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Saturday Papers: RSA shares plunge as boss quits

And ‘Chocfinger’ has been forced to sell his London-based cocoa, coffee and sugar trading business for just $1.

Saturday Papers: RSA shares plunge as boss quits

Top stories

  • Daily Express: Shares in RSA Insurance sank 7% having earlier fallen 20% yesterday as its chief executive quit following a third profit warning in six weeks that could lead to its ­dividend payout being slashed again.
  • Financial Times: Anthony Ward, the cocoa trader known as “Chocfinger” for a string of audacious deals in commodities markets, has been forced to sell his London-based cocoa, coffee and sugar trading business for just $1.
  • Daily Express: Royal Bank of Scotland admitted it has made bad decisions but vowed it had not “misled” investors as it lined up its defence against a £4 billion lawsuit from shareholders.
  • Financial Times: A record £472 million in fines were handed out by the UK’s watchdogs in 2013 following serial financial misconduct at some of the world’s biggest banks.
  • Financial Times: Global equities struggled to snap a multi-day losing streak, even after a boost from Asian markets; Wall Street stocks were mixed with the S&P 500 on pace to record its worst week since August, down 1.6% ahead of next week’s meeting of US central bankers on monetary policy and the future of Federal Reserve stimulus measures.
  • Daily Mail: Scottish Power has abandoned a £5.4 billion plan to build the world's largest offshore wind farm, after four years of planning, because it is "not financially viable".
  • Daily Mail: The Bank of England will not hike interest rates until there is a ‘prolonged period of strong growth’, its chief economist said yesterday.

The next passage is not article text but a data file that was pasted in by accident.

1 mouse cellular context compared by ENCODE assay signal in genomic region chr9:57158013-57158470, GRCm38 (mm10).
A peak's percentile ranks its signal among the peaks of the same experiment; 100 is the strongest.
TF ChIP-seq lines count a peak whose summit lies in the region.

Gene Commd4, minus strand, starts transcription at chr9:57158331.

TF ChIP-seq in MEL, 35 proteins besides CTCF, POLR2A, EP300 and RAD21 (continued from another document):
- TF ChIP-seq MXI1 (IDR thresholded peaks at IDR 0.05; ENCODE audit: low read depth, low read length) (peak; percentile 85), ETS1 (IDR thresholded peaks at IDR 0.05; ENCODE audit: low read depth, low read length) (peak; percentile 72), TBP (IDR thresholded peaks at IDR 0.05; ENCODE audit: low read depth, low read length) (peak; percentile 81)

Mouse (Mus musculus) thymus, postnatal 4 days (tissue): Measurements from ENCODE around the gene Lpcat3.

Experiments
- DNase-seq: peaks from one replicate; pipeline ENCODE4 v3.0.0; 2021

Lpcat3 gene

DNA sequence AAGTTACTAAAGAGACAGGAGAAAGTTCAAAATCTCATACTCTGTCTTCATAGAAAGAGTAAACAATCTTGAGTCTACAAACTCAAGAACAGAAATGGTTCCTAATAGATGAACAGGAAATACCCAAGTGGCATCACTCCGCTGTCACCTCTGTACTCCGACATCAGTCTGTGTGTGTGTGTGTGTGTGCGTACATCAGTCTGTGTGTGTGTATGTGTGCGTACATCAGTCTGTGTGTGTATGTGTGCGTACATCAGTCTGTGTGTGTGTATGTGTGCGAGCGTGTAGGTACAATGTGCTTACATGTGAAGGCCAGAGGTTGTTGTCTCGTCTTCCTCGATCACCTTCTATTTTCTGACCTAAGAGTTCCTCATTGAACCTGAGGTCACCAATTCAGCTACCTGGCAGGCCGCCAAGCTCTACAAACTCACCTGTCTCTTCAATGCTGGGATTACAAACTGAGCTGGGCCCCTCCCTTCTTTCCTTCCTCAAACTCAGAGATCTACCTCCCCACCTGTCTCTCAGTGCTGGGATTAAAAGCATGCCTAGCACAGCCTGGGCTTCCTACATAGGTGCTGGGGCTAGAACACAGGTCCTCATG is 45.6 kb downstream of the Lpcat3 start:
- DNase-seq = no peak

• Financial Times: Paul Jacobs will step back to become Qualcomm chairman, as the wireless chipmaker’s board on Friday hastily promoted president Steve Mollenkopf as its next chief executive heading off a potential attempt by Microsoft to poach him.
  • Financial Times: A partnership linked to Aubrey McClendon, one of the pioneers of the US shale gas revolution, is seeking to raise up to $2 billion from investors but warning that it involves “a high degree of risk”.

Business and economics

  • Daily Express: The Malaysian-controlled clothing and interiors group Laura Ashley reported total retail sales down 2% in the 19 weeks to 7 December compared with last year; like-for-like sales dropped 0.7% with e-commerce sales growing by 1%.
  • The Guardian: A march and rally will be held on Saturday in Portsmouth to protest at job losses planned by defence company BAE Systems.
  • Daily Mail: Embattled Serco was dealt another financial hammer-blow after being forced to write off £17 million from its UK health care work.
  • Financial Times: Royal Mail has appealed to Ofcom, the regulator, after a joint venture was announced to fund an expansion of direct mail deliveries by TNT Post UK in a challenge to the newly privatised postal operator.
  • The Daily Telegraph: A nationwide price comparison reveals the under-fire supermarket giant Tesco has the best prices out of Britain's 'BIg Five' for a basket of festive food and drink products.
  • Financial Times: Bumi founder Nat Rothschild will support a plan that will enable Indonesia’s Bakrie family to exit the coal miner.
  • Financial Times: Freedom Group, manufacturer of the rifle used in the Sandy Hook school shootings a year ago, expects earnings to have risen about 52% this year.
  • The Guardian: CBS-owned online music service made a loss of almost £4 million last year, as income plummeted 70% at its UK operation.